Well, the polls are in. And Darth Vader is the unofficial 2016 front-runner. All he has to do is
throw his hat in the ring throw his helmet in the ring keep his helmet on so he can breathe and announce his candidacy, and the race is his! First, FiveThirtyEight conducted a poll to find the approval ratings of “Star Wars” characters. And then The Post’s Wonkblog contrasted those findings with the popularity ratings of likely presidential candidates — and found that Vader was ahead of all of them, from Hillary Clinton and Mike Huckabee to Rick Santorum and Elizabeth Warren. (So, for that matter, was Boba Fett, although Clinton and the Mandalorian-armored bounty hunter were neck and neck.)
It’s time we took stock of a Vader candidacy.
His first priority would have to be deciding what party to run with. It is probable that he is a Republican — during the George W. Bush era, Dick Cheney and Vader’s mentor, Emperor Palpatine, were frequently associated, at least on bumper stickers — and he is an older white male with what colleagues describe as a “sad devotion” to an “ancient religion.” However, he is also an alien who left his single-parent, female-headed household in the company of hippie strangers to seek a better life on a new planet before turning 18, any element of which the Republican Party might frown on. And he never wields a firearm. And once he built a gay robot.
He has yet to publish a memoir, either a tell-all or a Clinton-style tell-nothing. His working title, “Dreams From Luke’s Father,” seems promising, though. He is active on Twitter, under several accounts. Literally all his tweets are gaffes, if viewed from the perspective of someone running for public office. There is no Vader SuperPAC, although he is strongly supported by a Superstar Destroyer and has a strong track record of taking direction from sinister behind-the-throne figures. So it’s only a matter of time.
His policy positions are difficult to suss out.
He doesn’t seem to care much about the environment, but then again, at least when he destroys a planet, he does it efficiently in a few seconds, instead of taking thousands of years like we do.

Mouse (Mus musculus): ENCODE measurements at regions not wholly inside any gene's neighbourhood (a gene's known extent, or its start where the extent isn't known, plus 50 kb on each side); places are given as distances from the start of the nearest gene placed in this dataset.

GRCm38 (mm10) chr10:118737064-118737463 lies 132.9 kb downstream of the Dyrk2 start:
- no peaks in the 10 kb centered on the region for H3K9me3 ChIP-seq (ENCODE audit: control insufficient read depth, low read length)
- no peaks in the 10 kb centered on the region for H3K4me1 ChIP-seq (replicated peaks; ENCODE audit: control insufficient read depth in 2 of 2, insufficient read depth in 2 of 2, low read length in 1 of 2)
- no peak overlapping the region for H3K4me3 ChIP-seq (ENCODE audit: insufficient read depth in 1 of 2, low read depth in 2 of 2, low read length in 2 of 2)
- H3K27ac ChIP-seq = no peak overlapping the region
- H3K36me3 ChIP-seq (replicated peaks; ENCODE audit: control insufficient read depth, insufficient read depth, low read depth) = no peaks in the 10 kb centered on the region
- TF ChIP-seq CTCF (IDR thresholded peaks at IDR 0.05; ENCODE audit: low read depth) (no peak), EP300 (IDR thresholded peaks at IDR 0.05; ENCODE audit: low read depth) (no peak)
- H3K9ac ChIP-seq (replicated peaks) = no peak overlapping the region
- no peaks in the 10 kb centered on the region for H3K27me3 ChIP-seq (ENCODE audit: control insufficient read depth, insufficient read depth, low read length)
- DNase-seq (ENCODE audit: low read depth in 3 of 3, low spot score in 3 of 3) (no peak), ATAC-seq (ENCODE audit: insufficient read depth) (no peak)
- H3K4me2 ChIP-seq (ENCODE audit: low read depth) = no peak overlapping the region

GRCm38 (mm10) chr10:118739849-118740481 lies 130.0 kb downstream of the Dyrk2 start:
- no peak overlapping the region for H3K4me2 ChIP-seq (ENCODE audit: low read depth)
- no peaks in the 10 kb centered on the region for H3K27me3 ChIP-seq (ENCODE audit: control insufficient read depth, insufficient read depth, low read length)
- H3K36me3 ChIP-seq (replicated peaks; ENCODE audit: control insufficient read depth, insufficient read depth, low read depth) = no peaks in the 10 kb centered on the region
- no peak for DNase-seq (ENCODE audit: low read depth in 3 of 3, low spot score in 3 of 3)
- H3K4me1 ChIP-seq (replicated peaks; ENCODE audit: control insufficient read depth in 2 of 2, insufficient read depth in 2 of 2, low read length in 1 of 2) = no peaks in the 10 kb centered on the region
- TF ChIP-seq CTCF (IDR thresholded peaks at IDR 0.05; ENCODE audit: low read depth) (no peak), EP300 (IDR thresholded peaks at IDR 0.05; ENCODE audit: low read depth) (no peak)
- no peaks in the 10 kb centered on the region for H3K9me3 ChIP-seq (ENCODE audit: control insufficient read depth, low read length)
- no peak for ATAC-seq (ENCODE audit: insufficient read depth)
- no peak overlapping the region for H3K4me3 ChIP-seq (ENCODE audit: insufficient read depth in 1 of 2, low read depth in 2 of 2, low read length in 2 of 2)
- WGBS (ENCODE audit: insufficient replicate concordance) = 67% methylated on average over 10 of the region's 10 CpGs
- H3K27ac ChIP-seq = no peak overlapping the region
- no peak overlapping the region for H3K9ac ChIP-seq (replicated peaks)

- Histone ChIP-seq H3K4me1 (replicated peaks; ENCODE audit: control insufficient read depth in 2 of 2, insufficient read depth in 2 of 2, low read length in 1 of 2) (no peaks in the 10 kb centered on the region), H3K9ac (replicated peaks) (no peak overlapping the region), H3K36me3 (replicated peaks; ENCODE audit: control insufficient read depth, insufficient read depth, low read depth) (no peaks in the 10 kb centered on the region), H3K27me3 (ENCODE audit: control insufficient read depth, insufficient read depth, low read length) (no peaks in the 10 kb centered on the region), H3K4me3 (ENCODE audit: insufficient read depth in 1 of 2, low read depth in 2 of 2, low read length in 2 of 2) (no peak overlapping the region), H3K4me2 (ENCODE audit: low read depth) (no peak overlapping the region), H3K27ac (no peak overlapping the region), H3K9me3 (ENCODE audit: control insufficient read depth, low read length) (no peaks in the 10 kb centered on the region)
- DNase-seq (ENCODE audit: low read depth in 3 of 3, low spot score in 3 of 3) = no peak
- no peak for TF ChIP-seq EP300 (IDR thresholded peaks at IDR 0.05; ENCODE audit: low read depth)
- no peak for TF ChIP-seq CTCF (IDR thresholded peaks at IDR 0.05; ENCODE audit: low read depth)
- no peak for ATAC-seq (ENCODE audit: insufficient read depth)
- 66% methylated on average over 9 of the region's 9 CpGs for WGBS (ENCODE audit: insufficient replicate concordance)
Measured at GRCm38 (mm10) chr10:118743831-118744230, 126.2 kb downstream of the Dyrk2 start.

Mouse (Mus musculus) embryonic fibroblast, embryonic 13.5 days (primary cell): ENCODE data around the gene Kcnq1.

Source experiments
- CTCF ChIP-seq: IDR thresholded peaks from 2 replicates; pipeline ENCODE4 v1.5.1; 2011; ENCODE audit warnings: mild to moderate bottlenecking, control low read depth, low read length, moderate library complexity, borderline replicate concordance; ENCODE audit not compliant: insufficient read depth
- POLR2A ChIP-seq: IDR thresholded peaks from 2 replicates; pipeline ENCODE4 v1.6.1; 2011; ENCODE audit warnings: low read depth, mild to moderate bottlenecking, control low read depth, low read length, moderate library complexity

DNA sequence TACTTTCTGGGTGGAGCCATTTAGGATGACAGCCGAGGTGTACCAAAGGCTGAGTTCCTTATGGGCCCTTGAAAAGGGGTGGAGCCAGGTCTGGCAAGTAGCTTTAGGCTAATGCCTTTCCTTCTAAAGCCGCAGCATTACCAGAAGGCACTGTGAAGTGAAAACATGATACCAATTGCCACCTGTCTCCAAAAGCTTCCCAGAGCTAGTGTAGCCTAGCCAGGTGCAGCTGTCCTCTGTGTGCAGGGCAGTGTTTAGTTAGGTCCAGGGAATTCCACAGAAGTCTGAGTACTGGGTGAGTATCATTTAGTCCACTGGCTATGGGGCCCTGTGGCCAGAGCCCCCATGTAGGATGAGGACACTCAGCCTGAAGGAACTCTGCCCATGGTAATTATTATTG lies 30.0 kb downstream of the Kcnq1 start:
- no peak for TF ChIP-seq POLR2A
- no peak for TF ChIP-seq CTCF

Also unclear are his stances are on energy. He does believe in a mystical energy field that surrounds and penetrates all things, and one time he took over a gas mining colony. But then again, he did institute a carbon freeze where Han Solo was concerned, and that sounds perilously like a cap on emissions.
Other than that:
Things we know he hates:
• sand (it gets everywhere)
• probably anything sand-related as long as we’re extrapolating here — glass? No documented instances of violence toward glass, but it seems like the next step. Unclear how he feels about silicon or very small rocks.
• construction projects that are not completed on time
Things he finds disturbing:
• lack of faith
Things he finds impressive:
• when you control your fear because Obi Wan has taught you well
These don’t seem like they have immediate policy implications, though. Vader seems like he’d be an advocate of early childhood education, but on the other hand, maybe his own experience soured him on it.
He is known for devoting lots of company resources to personal hobbies and projects, and at one point dedicated a large portion of the Imperial starfleet to trying to find his college-age son, which seems like a pretty clear waste of resources, but no worse than what Chris Christie did to that bridge.
One guarantee of a Vader presidency: It would revitalize the space program. Interstellar travel matters more to Vader than the moon did to Newt Gingrich. And that’s saying something.
For years, we have been petitioning the White House to build us a Death Star. But the Obama White House wouldn’t do it. The Vader White House absolutely would. It would build several, in fact, especially if anything went wrong with the first one, especially if it were destroyed by rebel forces, and bigger each time, with more obvious security loopholes. If the Empire had built the Titanic, they would have responded to its sinking by constructing another one three times the size with a big hole in the bottom already.
Sure, he’s a fictional character. But some of our best presidents were fictional characters. Josiah Bartlet! And Abraham Lincoln, who slew all those vampires.
And there will be questions. “Is Jar Jar really gone?” “Are more children going to come out of the woodwork?” But I’m confident he can handle these questions, either by answering them or by force-choking whoever is asking them to a gurgling death.
In a word: RUN!
Maybe I can show up at a few conventions with a RUN VADER RUN sign and we can generate enough steam for several thinkpieces. (Hey, we did it for Elizabeth Warren. It seems only fair.)